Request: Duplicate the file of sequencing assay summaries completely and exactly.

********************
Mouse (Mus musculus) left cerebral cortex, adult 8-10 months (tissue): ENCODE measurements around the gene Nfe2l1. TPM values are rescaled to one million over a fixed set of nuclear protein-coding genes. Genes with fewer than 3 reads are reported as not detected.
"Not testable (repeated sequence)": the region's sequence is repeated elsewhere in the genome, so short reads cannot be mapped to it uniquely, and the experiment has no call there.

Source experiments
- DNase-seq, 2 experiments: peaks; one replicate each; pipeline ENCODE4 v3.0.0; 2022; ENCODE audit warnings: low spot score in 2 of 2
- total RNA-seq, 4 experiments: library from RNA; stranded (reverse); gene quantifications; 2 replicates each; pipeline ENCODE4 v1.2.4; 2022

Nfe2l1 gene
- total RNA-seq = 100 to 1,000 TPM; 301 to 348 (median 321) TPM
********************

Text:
Mouse (Mus musculus) left cerebral cortex, adult 8-10 months (tissue): ENCODE measurements around the gene Nfe2l1. TPM values are rescaled to one million over a fixed set of nuclear protein-coding genes. Genes with fewer than 3 reads are reported as not detected.
"Not testable (repeated sequence)": the region's sequence is repeated elsewhere in the genome, so short reads cannot be mapped to it uniquely, and the experiment has no call there.

Source experiments
- DNase-seq, 2 experiments: peaks; one replicate each; pipeline ENCODE4 v3.0.0; 2022; ENCODE audit warnings: low spot score in 2 of 2
- total RNA-seq, 4 experiments: library from RNA; stranded (reverse); gene quantifications; 2 replicates each; pipeline ENCODE4 v1.2.4; 2022

Nfe2l1 gene
- total RNA-seq = 100 to 1,000 TPM; 301 to 348 (median 321) TPM